I believe in all of us because I know that at the close of that horrible news telephone call, the one that usually follows is placed to another woman. And that the in-sickness-and-in-health vow may extend more befittingly to the woman who is bringing food and taxiing children, or sizing her friend for a wig before shuttling her to chemo. I know that at the end of a man’s betrayal, there is a woman pulling her friend from the wreckage of a broken marriage. And that at the depths of her self-esteem, it isn’t a man, but rather a woman telling her that she’s beautiful and worthy and loved. And when the kids are making her crazy, it’s another woman showing up at the doorstep with a bottle of wine and a contributing curse.

    Sure, it’s about venting and raging, but it’s also about crying and consoling. Sometimes its words, like “I’m sorry,” or “I get it,” and sometimes it’s complete silence, a hand on a knee, a hug. It’s reassurance and affirmation and pride. It’s simple understanding, or utter irreverence. It’s being there –good times and bad- in a way that supplants geographic location; it’s the kind of touch that transcends physical contact.

    Perhaps because I’ve been tested with bad times, I doubly believe in the good.  I’ve cried crippling tears of loss, but more often streaming tears of laughter. And sharing them both with me is always a woman.

    So if my young friend will trust it, I’ll continue to pass along my naiveté. Because for every woman shattering glass ceilings with disregard for raining debris and collateral damage, I’d like to believe there are at least as many pulling the littered shards from hair and clothes and leading with helping hands. My vision ignores the nasty emails and focuses instead on the one my student received which sincerely thanked her for joining the team, assured her that she’d always have a home in their workplace and signed it with Xs and Os. The email’s author is the type of woman I wish to be in her life –a woman who isn’t threatened or spiteful, but rather a guide up the ladder of a success that isn’t measured solely by titles and paychecks. And one who willingly passes along the feminist torch with a light that doesn’t burn, but rather bolsters and warms, instead.

A Boss Example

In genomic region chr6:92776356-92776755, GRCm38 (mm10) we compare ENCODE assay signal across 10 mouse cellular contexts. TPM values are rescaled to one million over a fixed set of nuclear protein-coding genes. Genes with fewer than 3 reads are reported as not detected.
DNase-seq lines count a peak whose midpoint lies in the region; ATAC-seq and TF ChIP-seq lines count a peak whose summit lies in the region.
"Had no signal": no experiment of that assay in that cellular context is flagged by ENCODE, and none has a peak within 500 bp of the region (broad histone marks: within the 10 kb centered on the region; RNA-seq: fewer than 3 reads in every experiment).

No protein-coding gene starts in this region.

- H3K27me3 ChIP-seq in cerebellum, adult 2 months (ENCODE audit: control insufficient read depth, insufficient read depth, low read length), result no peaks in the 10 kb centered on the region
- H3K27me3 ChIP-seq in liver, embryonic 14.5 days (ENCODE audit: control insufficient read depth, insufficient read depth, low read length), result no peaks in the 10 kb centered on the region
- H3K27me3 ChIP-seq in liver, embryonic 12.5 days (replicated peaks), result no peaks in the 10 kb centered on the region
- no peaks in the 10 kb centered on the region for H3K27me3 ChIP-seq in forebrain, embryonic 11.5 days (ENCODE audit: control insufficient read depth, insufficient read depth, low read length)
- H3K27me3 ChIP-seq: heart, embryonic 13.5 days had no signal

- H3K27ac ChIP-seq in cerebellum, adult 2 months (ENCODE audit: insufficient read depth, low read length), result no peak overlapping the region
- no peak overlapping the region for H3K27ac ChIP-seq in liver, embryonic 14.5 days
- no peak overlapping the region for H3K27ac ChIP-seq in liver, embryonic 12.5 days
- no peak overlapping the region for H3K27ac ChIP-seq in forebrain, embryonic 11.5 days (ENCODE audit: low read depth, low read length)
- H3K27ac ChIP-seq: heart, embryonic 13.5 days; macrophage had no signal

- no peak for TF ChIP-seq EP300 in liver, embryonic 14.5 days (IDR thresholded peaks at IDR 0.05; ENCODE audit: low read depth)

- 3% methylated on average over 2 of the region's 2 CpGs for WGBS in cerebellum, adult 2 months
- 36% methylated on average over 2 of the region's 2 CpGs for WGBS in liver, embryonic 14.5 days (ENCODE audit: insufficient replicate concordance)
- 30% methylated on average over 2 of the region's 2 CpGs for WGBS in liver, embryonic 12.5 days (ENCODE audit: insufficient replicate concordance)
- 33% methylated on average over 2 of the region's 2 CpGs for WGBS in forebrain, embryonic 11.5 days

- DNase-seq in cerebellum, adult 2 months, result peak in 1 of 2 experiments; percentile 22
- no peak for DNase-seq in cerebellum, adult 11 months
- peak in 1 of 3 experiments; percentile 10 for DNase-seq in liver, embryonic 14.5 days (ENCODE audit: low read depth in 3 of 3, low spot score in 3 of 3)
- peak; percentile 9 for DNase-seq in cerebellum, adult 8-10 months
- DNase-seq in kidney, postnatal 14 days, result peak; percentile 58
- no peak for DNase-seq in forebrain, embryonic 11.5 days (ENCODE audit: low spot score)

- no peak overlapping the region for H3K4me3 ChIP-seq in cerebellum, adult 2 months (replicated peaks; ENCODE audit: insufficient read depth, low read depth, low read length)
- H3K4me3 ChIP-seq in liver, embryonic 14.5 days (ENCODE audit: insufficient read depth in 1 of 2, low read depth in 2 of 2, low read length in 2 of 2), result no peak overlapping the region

A few years ago it occurred to me that I was probably among very few employees whose first response to an email from her boss was a smile and a pleasant anticipation. I knew that regardless of the challenge that her email might also include, it would be embraced with warmth, respect and always a bit of humor.

endicottWhen Kathy indicated at the beginning of last semester that I might not expect to have her at the helm if I agreed to take on additional students –I didn’t. I love my job and the students. But I know that both sentiments are likely true only because of her steadfast and wise leadership. I never would have been allowed to forge such close relationships with my students without her trust.

Kathy cares passionately about all of the students under her charge, but also believes in the ability of her staff to make good decisions, on their own. The fact that I might not have always followed a college-scripted, by-the-book path wasn’t lost on her.  But she understood that I—and most all of us—always placed the best interest of our students as our top priority. Just like our boss did; we had an awesome example to follow.

She did our jobs—along with her own—for many years so she remained fully in the trenches even as she led the charge. She always understood exactly what we might be going through, because she was often going through it herself.

The you have no idea phrase is ill-suited to account for the myriad scenarios that too closely resemble fiction with regard to some of our students’ antics. But as fabricated as the tales may have sounded, Kathy believed –in what we were telling her, and way more importantly, in the students and all their potential.

She also believed in our abilities to weather whatever student storm came our way and never lost a chance to tell us. I can’t count (seriously, the number is too high) how many times her emails offered appreciation and accolades for the jobs we did.  She never took us for granted, ever.

As to the job(s) she was doing? Amazing doesn’t come close to describing her own job performance. Not only did she know each and every student by name; she also knew their personalities, their parents, their issues, their majors –often even the classes they were taking and what might be tripping up their chance at success.

If her first priority was helping them attain that sometimes illusive success, her second one was loyalty to her staff. She always had our backs. When I first started at the college, a parent contacted me directly with news about her daughter. Kathy made sure I knew that it shouldn’t happen again; parent contact was her department, not ours. It wasn’t because she was worried about what I might say or do, but rather that she knew just how crazy-involved millennial parents could be and wanted to always be a protective buffer against them. She’d handle the crazies if we handled the students.

But when handling the students sometimes got out of hand, we always knew we could turn to her. No matter what she was doing, when it came to her chickadees, everything else could be put on hold. When I switched to nights and began to touch base at the close of her day, I felt a ping of guilt for keeping her from an easy exit out the door. It didn’t stop me, but I knew I was delaying her day’s ending. She never seemed to mind. Whatever she was doing, she stopped. And gave me—and my students—her undivided attention.

To say her departure will leave a gaping hole, is crazy understatement. Her higher-ups are likely unaware how much worse off their cozy little college will be without her. Someone will step into her role –more likely more than someone—but no one will ever fill her shoes. Her staff will miss her beyond words. But the void that will be most profoundly felt, even if only in a reverberating resonance, will be with the students. To those lucky enough to have known her, she is irreplaceable. But even for those who will never know her, she will likely remain a phantom presence, one of hope for their futures and in an unwavering belief in them—all of them—to accomplish great things and become great people.